The group in Glounthaune, Co Cork, could be described as best in class when it comes to tackling Japanese knotweed, which is becoming a scourge in many communities.
Glounthaune Tidy Towns members identified 80 of the plants in their area and were so concerned that they set about eradicating them, which meant they had to inject every one of the plants’ 120,000 stems.
Tidy towns chairman Conor O’Brien said they purchased three special stem injectors in Britain, which cost €800 each and set about the task of tackling the plants.
Knotweed is very hard to kill as the roots go three metres deep and form a radius of seven metres around each individual plant from which new plants can spring.
“Roots can grow through concrete and can be very destructive to property. Indeed in the UK its presence will prevent a mortgage being granted on a property,” Mr O’Brien said.
He said stem injection with Glyphosphate (such as Roundup Biactive) is the tidy towns organisation’s preferred method for killing knotweed.
“Stem injection is very effective. It requires a specialist injector gun, but is very labour intensive,” he said.
Mr O’Brien said it’s widely accepted that Glyphosphate herbicides are the most effective especially if administered in September/October when the plant is retrenching to the root system on the onset of the first frost.
Locals decided to act after an adverse comment in the 2014 Tidy Towns adjudication report which mentioned the “astonishing amount of knotweed in Glounthaune”. They carried out a survey in October 2014 covering a distance of 6km along the old N25 route (which also tracks the Cobh- Midleton railway line) and found nearly 80 individual knotweed plants.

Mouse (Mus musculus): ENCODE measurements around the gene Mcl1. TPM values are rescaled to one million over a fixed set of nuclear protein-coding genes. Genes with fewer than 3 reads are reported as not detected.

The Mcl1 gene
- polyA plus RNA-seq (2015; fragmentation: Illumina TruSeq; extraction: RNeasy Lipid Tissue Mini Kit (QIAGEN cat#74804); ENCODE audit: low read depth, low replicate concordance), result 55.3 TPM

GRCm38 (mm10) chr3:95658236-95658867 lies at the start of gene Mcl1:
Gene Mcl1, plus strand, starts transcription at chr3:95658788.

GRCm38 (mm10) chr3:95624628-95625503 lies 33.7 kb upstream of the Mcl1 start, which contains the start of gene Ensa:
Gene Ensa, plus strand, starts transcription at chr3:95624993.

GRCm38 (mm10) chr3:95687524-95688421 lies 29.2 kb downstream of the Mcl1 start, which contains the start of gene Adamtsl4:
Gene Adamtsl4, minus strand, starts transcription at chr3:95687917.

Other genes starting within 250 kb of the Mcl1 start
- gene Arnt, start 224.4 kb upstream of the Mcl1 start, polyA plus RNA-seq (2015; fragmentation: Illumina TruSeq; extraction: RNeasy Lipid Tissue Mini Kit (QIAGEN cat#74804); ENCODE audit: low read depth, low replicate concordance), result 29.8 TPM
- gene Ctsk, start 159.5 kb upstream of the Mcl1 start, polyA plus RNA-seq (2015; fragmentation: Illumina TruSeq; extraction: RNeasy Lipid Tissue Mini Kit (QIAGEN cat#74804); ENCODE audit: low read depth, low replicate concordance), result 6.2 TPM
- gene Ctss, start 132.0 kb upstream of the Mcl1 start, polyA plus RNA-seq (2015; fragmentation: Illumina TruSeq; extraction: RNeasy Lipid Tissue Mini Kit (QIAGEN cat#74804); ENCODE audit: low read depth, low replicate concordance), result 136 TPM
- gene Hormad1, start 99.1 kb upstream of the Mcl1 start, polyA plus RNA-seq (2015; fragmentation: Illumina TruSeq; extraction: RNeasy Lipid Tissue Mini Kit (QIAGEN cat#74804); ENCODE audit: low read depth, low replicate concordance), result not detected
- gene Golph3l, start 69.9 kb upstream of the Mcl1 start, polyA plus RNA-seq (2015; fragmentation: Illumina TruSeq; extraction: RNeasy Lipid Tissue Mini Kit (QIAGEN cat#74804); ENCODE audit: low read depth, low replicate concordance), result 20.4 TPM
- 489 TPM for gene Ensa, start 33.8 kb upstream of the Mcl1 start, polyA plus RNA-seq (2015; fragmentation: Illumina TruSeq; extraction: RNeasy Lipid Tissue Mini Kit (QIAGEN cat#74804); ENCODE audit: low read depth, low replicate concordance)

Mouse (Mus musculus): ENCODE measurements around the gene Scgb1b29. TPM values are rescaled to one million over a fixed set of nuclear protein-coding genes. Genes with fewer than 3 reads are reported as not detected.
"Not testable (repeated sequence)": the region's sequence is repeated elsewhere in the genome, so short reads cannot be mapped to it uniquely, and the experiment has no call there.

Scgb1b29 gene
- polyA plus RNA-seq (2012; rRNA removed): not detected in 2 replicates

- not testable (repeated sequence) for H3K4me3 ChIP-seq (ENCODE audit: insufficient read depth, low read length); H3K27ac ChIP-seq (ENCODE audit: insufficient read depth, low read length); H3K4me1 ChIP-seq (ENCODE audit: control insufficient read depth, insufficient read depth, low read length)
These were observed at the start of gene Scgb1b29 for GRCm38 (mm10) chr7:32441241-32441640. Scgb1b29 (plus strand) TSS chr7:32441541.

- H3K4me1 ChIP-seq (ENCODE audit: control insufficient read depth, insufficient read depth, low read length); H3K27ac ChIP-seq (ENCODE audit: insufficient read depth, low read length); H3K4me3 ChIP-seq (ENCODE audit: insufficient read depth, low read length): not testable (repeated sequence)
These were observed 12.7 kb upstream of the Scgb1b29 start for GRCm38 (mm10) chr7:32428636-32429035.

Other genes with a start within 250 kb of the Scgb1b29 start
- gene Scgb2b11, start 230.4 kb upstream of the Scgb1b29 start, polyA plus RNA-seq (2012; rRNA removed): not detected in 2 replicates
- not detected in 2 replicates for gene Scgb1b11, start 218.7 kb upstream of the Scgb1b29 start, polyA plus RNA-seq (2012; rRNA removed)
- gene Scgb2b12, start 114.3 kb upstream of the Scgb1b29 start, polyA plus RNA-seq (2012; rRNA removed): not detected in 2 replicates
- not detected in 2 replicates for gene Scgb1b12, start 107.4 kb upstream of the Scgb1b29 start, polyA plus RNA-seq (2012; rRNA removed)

“We discovered that 98% of the knotweed is on public land. We carried out trials using the stem injection technique early in October 2014. This resulted in almost 100% effectiveness when inspected this year,” Mr O’Brien added.
“A number of the tidy towns committee attended two alien invasive species seminars/workshops one sponsored by IRD Duhallow, the other by SECAD (South East Cork Area Development). We recruited three teams of two to be trained locally in the stem injection technique,” Mr O’Brien said.
The organisation has spent around €8,500 so far eradicating the plants. It received financial support from Cobh Municipal area .
“We erected signs at all locations where we spotted knotweed to stop anybody inadvertently cutting them.”
Mr O’Brien believes the knotweed was brought to the Glounthaune area by the Beamish brewing family, who owned Ashbourne House, in the late 1800s.
Japanese knotweed evolved on the higher slopes of volcanoes in Japan where the harsh conditions forced the plant to develop deep roots to survive. Even a tiny sliver of the plant when cut is enough for it to regeneratate.
“It has been shown that a snippet of root or rhizome as small as 0.7g will produce viable plants,” Mr O’Brien said.